Cyber Week Sale - 15% Off*, Code: HPCW23

Online since 2002 |   866-316-0162

Articles and News

Phases of Wound Healing

Phases of Wound Healing
Christine Kijek, RN, BSN, WON

The body uses a systematic approach for healing a break in the skin, the largest organ of the body. It is the first line of defense against environmental organisms. Once broken, our bodies are at risk for fluid loss and invasion of opportunistic invaders.

4 Phases of Wound Healing

There are four phases to wound healing:

Phase 1- Hemostasis

This phase starts as soon as the wound occurs. Blood vessels constrict and platelets (clotting factor in the blood) are activated and sent to the injury site to stop blood loss. Once platelets are activated, they release growth factors and cytokines (control wound healing). A fibrin structure is created by the platelets which help cells migrate during this phase. This phase lasts from 1-2 days.

Phase 2- Inflammation

The cytokines and growth factors released in phase 1 start the inflammatory phase. The fibrin matrix has been created and the bleeding has stopped.

The goal of this phase is to clean any foreign material and dead tissue from the wound and control bacteria that may have entered the wound. White blood cells (WBC) - specifically, neutrophils and monocytes - are sent to the wound. The neutrophils destroy bacteria. Once destroyed, macrophages - another component of the WBC - are created by the monocytes. These macrophages eliminate dead bacteria and cellular debris. Macrophages release additional cytokines that help transition into the third phase of wound healing, proliferation.

The inflammatory phase overlaps with the next, proliferation phase. Macrophages play a key role in the early phases of repair. Impaired macrophage activity will delay wound healing, often keeping the wound in the inflammatory state.

In normal wound healing, the inflammatory phase typically lasts from day 1 to day 10.


Phase 3 – Proliferation

This phase is also known as the regeneration phase. The cytokines in the inflammatory phase along with growth factors signal fibroblasts to enter the area of injury and generate connective tissue proteins for building granulation tissue. Granulation tissue is also known as the extracellular matrix (ECM).

Fibroblast can normally be found in the undamaged dermal layer of the skin. The largest amount of connective tissue protein in the body is collagen. This builds the scaffolding for new blood vessels and types III collagen. Endothelial progenitor cells in the bone marrow are called to the site to help with blood vessel formation. This is called angiogenesis. The angiogenesis is quite active during this phase and the thickness of the blood vessels is greater than in normal tissue.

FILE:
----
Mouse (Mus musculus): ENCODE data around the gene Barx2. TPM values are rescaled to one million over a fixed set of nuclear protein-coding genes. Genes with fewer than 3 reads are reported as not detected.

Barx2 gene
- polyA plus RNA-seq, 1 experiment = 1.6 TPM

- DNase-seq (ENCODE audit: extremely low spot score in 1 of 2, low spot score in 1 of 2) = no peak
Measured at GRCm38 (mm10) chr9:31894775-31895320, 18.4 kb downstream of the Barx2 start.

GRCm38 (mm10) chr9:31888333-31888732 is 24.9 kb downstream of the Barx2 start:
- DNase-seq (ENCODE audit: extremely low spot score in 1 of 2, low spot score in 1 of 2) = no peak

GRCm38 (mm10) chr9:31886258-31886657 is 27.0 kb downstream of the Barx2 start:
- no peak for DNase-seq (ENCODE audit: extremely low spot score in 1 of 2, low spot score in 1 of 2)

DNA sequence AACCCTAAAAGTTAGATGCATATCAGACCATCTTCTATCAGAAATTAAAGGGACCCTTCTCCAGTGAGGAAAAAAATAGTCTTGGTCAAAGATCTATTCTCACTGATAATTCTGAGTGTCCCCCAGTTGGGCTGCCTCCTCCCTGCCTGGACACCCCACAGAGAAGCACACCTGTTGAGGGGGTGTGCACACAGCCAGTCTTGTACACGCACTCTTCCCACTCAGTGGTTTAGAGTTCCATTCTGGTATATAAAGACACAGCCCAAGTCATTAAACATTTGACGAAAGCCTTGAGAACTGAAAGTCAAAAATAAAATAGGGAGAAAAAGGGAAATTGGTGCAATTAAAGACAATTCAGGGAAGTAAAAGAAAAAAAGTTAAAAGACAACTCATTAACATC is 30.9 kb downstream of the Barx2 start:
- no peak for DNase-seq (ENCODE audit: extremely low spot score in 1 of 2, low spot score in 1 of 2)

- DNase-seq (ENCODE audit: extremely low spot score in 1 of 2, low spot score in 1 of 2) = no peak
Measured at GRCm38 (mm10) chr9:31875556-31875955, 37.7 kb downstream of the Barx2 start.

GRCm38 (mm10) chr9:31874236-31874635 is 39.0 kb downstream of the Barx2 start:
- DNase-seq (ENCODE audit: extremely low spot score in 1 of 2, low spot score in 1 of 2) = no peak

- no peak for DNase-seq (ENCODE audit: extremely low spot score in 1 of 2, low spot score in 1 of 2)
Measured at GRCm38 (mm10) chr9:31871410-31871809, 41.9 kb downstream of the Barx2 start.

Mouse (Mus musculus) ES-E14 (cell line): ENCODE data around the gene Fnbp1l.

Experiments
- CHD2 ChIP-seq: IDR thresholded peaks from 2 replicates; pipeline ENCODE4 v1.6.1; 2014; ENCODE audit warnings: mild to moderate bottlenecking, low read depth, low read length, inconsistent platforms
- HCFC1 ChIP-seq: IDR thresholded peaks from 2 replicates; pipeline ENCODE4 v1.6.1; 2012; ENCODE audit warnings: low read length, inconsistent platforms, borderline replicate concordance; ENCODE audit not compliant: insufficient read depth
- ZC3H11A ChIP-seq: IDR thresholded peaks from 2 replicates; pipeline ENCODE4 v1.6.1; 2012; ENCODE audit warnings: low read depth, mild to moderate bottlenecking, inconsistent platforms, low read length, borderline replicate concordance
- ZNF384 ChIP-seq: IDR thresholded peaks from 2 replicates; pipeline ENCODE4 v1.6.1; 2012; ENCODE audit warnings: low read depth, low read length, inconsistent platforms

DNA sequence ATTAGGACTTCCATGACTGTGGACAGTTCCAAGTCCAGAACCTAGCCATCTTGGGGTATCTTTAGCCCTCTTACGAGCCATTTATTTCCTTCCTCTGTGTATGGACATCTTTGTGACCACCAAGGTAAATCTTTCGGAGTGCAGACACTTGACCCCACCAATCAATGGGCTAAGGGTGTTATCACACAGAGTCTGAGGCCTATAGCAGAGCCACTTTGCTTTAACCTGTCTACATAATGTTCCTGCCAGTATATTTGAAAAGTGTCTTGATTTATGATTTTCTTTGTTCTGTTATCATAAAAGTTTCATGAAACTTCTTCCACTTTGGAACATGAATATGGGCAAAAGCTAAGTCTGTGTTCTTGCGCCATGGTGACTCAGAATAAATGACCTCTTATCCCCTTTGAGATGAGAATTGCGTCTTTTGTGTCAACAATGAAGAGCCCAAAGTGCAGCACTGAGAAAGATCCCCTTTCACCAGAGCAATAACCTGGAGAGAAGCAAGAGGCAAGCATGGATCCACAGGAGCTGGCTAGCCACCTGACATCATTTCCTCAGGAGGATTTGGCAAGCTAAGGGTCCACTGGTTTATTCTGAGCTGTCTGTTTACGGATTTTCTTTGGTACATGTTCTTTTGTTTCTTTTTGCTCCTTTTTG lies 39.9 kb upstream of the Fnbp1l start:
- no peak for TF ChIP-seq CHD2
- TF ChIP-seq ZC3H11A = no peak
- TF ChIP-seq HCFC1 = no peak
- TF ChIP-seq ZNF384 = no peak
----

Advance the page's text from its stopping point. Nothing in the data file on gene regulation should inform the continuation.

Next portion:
Type III collagen is not strong and will convert to collagen type I once the scarring is complete. This will increase the tensile strength of the scar. Full-thickness wounds that heal by secondary intention (from the bottom up) will contract. Special fibroblast cells called myofibroblasts have components of smooth muscle. These cells create a stronger pull, contracting the edges of the wound together, closing the defect in the skin. The color of the scar formation is red.

This phase lasts between 8 and 30 days of the wound.

Phase 4 – Maturation/Remodeling

As the collagen is replaced from type III to type I, the tensile strength of the tissue at 21 days is low. It will increase to 60% about 2-3 months after wound closure. The maximum strength that can be achieved by the end of 1 year is 80%. The thick blood vessels decrease, and most will disappear. The red scar will eventually become pale pink in color as the blood vessels diminish. Contraction of the wound continues to decrease the size of the defect.

Sometimes the body continues to produce new collagen and fails to break down type III collagen, causing a hypertrophic or keloid scar. This is a scar that is raised and overgrown and is reddish to deep pink in color.

Remodeling begins about day 17 and can last up to 2 years.

The time frame for each phase of healing is dependent on normal progression without complication. Wound healing can be delayed based on the body’s failure to manage each phase. Factors that delay wound healing include:

If these factors delay healing, the underlying condition must be resolved for the wound to progress.